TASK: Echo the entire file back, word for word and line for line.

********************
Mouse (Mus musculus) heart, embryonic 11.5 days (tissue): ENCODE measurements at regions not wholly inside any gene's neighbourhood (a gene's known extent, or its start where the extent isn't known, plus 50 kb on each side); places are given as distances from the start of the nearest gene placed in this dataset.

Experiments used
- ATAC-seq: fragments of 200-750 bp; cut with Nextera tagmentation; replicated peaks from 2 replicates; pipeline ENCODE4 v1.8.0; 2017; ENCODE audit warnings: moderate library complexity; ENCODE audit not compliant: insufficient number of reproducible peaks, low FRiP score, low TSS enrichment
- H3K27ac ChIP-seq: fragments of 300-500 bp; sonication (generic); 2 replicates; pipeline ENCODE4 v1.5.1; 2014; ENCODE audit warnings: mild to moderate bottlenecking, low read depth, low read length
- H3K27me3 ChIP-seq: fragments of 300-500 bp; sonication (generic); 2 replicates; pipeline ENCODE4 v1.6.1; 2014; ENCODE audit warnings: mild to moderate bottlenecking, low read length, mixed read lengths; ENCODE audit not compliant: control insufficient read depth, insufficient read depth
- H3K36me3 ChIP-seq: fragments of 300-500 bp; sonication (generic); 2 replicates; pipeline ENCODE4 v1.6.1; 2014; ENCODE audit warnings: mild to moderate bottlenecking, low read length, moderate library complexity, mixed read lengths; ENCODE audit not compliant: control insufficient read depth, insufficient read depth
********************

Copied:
Mouse (Mus musculus) heart, embryonic 11.5 days (tissue): ENCODE measurements at regions not wholly inside any gene's neighbourhood (a gene's known extent, or its start where the extent isn't known, plus 50 kb on each side); places are given as distances from the start of the nearest gene placed in this dataset.

Experiments used
- ATAC-seq: fragments of 200-750 bp; cut with Nextera tagmentation; replicated peaks from 2 replicates; pipeline ENCODE4 v1.8.0; 2017; ENCODE audit warnings: moderate library complexity; ENCODE audit not compliant: insufficient number of reproducible peaks, low FRiP score, low TSS enrichment
- H3K27ac ChIP-seq: fragments of 300-500 bp; sonication (generic); 2 replicates; pipeline ENCODE4 v1.5.1; 2014; ENCODE audit warnings: mild to moderate bottlenecking, low read depth, low read length
- H3K27me3 ChIP-seq: fragments of 300-500 bp; sonication (generic); 2 replicates; pipeline ENCODE4 v1.6.1; 2014; ENCODE audit warnings: mild to moderate bottlenecking, low read length, mixed read lengths; ENCODE audit not compliant: control insufficient read depth, insufficient read depth
- H3K36me3 ChIP-seq: fragments of 300-500 bp; sonication (generic); 2 replicates; pipeline ENCODE4 v1.6.1; 2014; ENCODE audit warnings: mild to moderate bottlenecking, low read length, moderate library complexity, mixed read lengths; ENCODE audit not compliant: control insufficient read depth, insufficient read depth